Ireland: Enforcement Of Foreign Judgments In Ireland: Irish Court Of Appeal Update

Last Updated: 13 September 2018
Article by Julie Murphy-O'Connor and Gearóid Carey


The Irish Court of Appeal recently upheld the decision of the High Court in Albaniabeg Ambient Shpk v Enel SpA and Enelpower SpA 1 confirming that jurisdiction for the purposes of proceedings seeking to enforce a foreign judgment pursuant to Order 11 of the Rules of the Superior Courts ('Order 11') should not be exercised in favour of a plaintiff unless it can show it is likely that some practical benefit would accrue to the applicant.

1. Background

1.1 Kalivac Project and cooperation agreement

In 1997, BEG S.p.A. ('BEG'), an Italian company, sought and obtained a concession for the construction and operation of a hydroelectric power plant in the Kalivac region of Albania (the 'Kalivac Project') from the Republic of Albania. During the period in which BEG was endeavouring to obtain this concession, the Respondents (respectively 'Enel' and 'Enelpower') allegedly expressed their interest in purchasing electricity generated by the power plant and the right to supply it to consumers in Italy.

The Respondents agreed to work with BEG to carry out certain preliminary steps with regard to the Kalivac Project as a precursor to any decision to invest. In 1999, Enel entered into a preliminary cooperation agreement with BEG for a seven month period. In 2000, Enelpower, which replaced Enel, entered into a final cooperation agreement (the 'Agreement') with BEG for a new seven-month term.

1.2 Arbitration and Italian proceedings

Subsequent to the entry into force of the Agreement, it was alleged that the Respondents undermined the completion of the power plant by various acts and omissions which were intended to delay and disrupt its construction. It was also alleged by BEG that the Respondents entered into direct competition with it in Albania in breach of an exclusivity agreement between the parties. BEG then brought arbitration proceedings in Italy against the Respondents alleging breach of the cooperation agreement.

All of the Italian bodies to which BEG referred the case – an arbitral tribunal in Rome (2002), the Rome District Court (2003), the Rome Criminal Court (2005), the Rome Court of Appeal (2009) and the Supreme Court of Italy (2010) – rejected BEG's claim, and found no breach of contract or impropriety in the conduct of the arbitration had occurred.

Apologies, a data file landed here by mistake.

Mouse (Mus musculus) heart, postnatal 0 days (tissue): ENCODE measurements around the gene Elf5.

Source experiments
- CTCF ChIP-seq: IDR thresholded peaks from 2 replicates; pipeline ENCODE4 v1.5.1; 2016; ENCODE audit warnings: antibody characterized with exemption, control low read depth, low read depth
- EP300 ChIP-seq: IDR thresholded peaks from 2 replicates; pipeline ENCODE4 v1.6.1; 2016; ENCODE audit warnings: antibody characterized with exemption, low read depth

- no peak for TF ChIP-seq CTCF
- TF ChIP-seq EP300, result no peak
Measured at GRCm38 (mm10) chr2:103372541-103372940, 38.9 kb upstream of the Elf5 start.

1.3 Proceedings in Albania

The grievances were pursued afresh in the Tirana District Court of Albania where damages were claimed for, inter alia, tort and unfair competition by Albaniabeg Ambient Shpk ('Albaniabeg'), BEG's Albanian subsidiary. In March 2009 the Tirana District Court awarded BEG's Albaniabeg damages against the Defendants for unfair competition and tort. The amount of the judgment was not (for the most part, save the damages allegedly due for 2004) set by the court, but had been calculated in accordance with a formula devised by a court-appointed group of experts. This judgment (the 'Albanian judgment') was upheld on appeal. The ultimate quantum of damages being pursued against the Respondents as part of these enforcement proceedings in respect of the Albanian judgment was calculated by the Albaniabeg as being €433,091,870.00 (a sum equivalent to approximately 5% of the gross domestic product of Albania at that time). On appeal, the Tirana Court of Appeals affirmed the judgment in its entirety. The judgment was in turn appealed by the Respondents to the Albanian Supreme Court, but on 7 March 2011 that Court affirmed the judgment. The Respondents subsequently applied to the Supreme Court requesting it to reconsider its judgment. This application was again refused.

Albaniabeg subsequently attempted to seek enforcement of the Albanian Judgment in a number of other jurisdictions, namely New York, the Netherlands, France, Luxembourg and Ireland.

2. Legal grounds for enforcement of non-EU/ EFTA judgment